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  • Fiona Fennell

What Celtic Heroes & Heroines can teach modern leaders?

Updated: Mar 17

Mythological figures are still alive and well in our post-modern age perhaps because they are still meaningful. Many turn up on FortNite where one of my nephews’ favourite characters is “Midas” of the Golden Touch fame. Yet while historical figures are often cited as role models, it’s rare that Celtic leaders receive such attention. I’m making the case that our own Irish heroes have lessons in resilience to impart that are particularly beneficial in this VUCA (volatile, uncertain, complex and ambiguous) world.  


Cu Chulainn - our “Servant Leader” 


For the unfamiliar, Cu Chulainn was originally a lad called “Setanta” who indentured himself to his Uncle, King of Ulster, for killing the King’s best hound. Effectively, Cu Chulainn volunteered to become a literal servant (and guard) for his Uncle. The duties of a “servant leader” in organisational theory (Sandler) include: listening, empathising, healing, persuading, attending, advance planning and stewarding. This reads a little like the job description for the Minister of Health during a pandemic. It’s noteworthy, however, that servant leaders don’t tend to be populist as they aim to give people what they need but not necessarily what they want. It’s also more an outlook rather than a leadership style, so worth considering other Celtic heroes also.  


Fionn McCumhaill as “Self-Leader”  


Fionn is possibly our best loved mythical hero and most associated with the story of the “Salmon of Knowledge”. As a teenager he was in service to a druid. This one invested great faith in a legendary salmon’s power to endow supreme knowledge which he successfully caught. However, while cooking the fish, Fionn accidentally burnt his thumb and on plunging this into his mouth to cool it, he usurped the desired knowledge.  


What’s most interesting, however, is Fionn’s behaviour in the subsequent years. He is propelled to lead a band of warriors and bears this burden of immense knowledge with a marked levity. It’s actually not wisdom but his creativity and ingenuity that Fionn received the most accolades for. For example, we learn that he dressed up as a baby on at least one occasion to trick a certain giant at a Causeway. In fact, it was this willingness to 'play the fool' that both characterises Fionn and gives us an insight for modern leaders. It seems that being as humble as he was wise, Fiona could risk improvising when a situation called for. More than ego or self-confidence, this requires immense self-trust. Fionn’s greatest asset was not knowledge but the even more effective “intellectual integrity”.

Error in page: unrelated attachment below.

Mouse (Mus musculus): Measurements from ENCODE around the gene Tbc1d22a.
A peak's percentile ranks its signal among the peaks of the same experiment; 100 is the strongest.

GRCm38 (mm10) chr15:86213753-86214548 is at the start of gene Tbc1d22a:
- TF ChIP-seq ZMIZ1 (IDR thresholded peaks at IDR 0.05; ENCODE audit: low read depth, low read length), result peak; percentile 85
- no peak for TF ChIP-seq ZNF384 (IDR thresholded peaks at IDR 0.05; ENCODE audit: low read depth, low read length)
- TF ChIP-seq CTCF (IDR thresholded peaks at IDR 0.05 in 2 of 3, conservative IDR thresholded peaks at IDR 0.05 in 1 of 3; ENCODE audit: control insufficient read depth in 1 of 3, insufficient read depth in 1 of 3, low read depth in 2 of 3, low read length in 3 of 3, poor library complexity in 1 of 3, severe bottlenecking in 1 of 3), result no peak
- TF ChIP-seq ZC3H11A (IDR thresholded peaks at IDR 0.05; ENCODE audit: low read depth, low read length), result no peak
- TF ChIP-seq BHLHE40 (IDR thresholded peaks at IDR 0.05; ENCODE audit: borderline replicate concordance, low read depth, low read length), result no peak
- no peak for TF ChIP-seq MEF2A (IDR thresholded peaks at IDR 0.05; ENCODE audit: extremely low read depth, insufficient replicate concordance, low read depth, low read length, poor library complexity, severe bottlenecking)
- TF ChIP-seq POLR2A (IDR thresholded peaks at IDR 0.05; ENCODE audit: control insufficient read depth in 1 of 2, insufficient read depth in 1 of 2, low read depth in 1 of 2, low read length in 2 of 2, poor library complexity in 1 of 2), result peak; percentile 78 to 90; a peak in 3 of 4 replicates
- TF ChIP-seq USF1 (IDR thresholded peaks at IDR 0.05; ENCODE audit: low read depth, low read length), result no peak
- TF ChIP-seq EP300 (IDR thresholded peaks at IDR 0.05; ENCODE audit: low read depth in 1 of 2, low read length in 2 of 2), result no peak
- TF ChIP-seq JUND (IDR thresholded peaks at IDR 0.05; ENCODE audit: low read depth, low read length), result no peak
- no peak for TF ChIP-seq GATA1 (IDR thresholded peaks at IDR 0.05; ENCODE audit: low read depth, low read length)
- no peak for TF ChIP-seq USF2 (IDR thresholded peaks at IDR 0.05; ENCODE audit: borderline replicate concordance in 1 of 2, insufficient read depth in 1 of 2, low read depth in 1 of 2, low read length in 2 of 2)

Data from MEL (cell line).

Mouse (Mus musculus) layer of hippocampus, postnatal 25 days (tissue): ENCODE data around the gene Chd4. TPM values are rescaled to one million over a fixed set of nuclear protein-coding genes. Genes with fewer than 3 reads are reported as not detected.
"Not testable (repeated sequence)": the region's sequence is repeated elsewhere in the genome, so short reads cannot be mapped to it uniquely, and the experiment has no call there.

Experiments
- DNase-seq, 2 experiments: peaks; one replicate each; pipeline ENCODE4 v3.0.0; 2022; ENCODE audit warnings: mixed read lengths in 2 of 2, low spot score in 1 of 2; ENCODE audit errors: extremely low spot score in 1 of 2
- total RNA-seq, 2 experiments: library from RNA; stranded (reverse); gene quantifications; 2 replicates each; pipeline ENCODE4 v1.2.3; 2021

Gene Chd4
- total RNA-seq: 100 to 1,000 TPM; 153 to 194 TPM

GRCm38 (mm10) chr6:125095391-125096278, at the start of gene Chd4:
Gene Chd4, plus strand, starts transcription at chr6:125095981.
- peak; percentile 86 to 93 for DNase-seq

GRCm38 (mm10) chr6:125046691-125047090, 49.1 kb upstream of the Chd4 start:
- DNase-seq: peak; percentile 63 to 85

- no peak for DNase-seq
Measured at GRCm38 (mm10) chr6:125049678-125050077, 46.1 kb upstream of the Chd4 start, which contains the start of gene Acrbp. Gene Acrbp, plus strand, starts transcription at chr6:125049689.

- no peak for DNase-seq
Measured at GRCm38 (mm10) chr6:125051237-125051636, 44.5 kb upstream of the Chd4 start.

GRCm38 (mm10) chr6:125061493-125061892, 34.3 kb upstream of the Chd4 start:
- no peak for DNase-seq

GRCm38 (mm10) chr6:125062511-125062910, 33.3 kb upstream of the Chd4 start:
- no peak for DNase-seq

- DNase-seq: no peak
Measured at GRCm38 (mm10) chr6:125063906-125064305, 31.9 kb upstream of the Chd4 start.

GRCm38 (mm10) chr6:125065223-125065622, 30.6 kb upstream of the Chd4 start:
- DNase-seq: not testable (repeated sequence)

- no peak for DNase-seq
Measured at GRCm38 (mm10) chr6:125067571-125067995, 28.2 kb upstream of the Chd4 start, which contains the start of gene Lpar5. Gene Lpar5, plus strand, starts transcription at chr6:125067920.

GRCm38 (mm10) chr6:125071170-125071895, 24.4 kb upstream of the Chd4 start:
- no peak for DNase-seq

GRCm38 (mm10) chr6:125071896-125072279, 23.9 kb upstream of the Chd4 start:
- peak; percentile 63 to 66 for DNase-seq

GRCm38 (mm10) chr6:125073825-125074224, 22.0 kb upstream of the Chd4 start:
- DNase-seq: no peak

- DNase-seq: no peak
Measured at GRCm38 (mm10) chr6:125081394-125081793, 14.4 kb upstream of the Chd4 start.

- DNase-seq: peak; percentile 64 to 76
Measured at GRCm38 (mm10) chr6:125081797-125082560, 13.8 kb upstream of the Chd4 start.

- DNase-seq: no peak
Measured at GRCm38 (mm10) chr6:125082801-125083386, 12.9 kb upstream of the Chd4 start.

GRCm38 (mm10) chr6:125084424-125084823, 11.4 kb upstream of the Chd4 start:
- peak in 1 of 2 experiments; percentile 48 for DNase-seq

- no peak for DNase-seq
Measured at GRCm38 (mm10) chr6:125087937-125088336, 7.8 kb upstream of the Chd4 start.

The ‘Children of Lir’ and a “Transformational Leader” 


Self-trust, such as Fionn’s, is less than an approach and more a state of mind. However, one of our most beautiful myths shows that leaders “become” leaders as a result of suffering more so than good fortune. Ireland in pre-Christian times was really a land of mini kingdoms. Our next leadership team is a family of monarchs – three brothers and a sister. Not the easiest combination to unite at the best of times and these have an added challenge. They come under 

the spell of a wicked stepmother who turns them all into swans for 500 years. Although all are transformed physically, it is Fionnuala who emerges as our model “Transformational Leader” (Bass). She is the one who most adapts to the new harsh conditions, sheltering her siblings at considerable self-sacrifice. Fionnuala consoles and motivates her brothers to trust in the prophesy and in their own strength as a unit; termed “team identification”. It appears that even royalty depends on harmony and faith in VUCA times during which the right leader may emerge.  


St. Patrick – the “Inspiring Leader” 


Often the best stories have multiple alternative endings. In one version of the Children of Lir, they return to human form when the first Christian bell tolls. However, as Irish mythology was written down by Christian scribes, this might have been a late iteration.  


Nevertheless, it’s to these later times that we look for our next potential model leader. Like the earlier siblings, St. Patrick as a boy is torn from his comfortable home. He both grows from this adversity and returns voluntarily to a life of hardship on the strength of a vision i.e. to convert pagans to Christianity. So great is his passion that Patrick becomes a bishop and even pays for his own mission back to Ireland. He next clearly articulates his vision, speaking the local language and campaigning village-to-village. By using the shamrock as a symbol, he communicates a simple story to explain a profound idea (the Holy Trinity). In this way, his message converts people on their own terms. As a hero who broke down barriers and challenged the status quo to deserve patron saint status and modelling for us an “Inspiring Leader” (Kouzner & Posner). 


Conclusion 


As a nation, we didn’t celebrate St. Patricks Day 2020 as we’d normally have done but maybe that’s a good thing. Perhaps we have more time to read these stories not just for what they teach us as leaders but also to show our children the benefits of humility, teamwork and creativity. Self-sacrifice isn’t necessarily a condition for leadership but we tend to get and become the leaders that we deserve. See a later blog "Sunbeams and Systems" for why St. Bridget should be patron saint of systems thinkers.

Fiona Fennell is an Organisational Behaviourist and the Founder of Think4Purpose. She delivers Leadership Programme based on a Authentic Leadership model. Contact her on fennellf@think4purpose.ie if you’re interested in discussing any subjects above or the programme itself.


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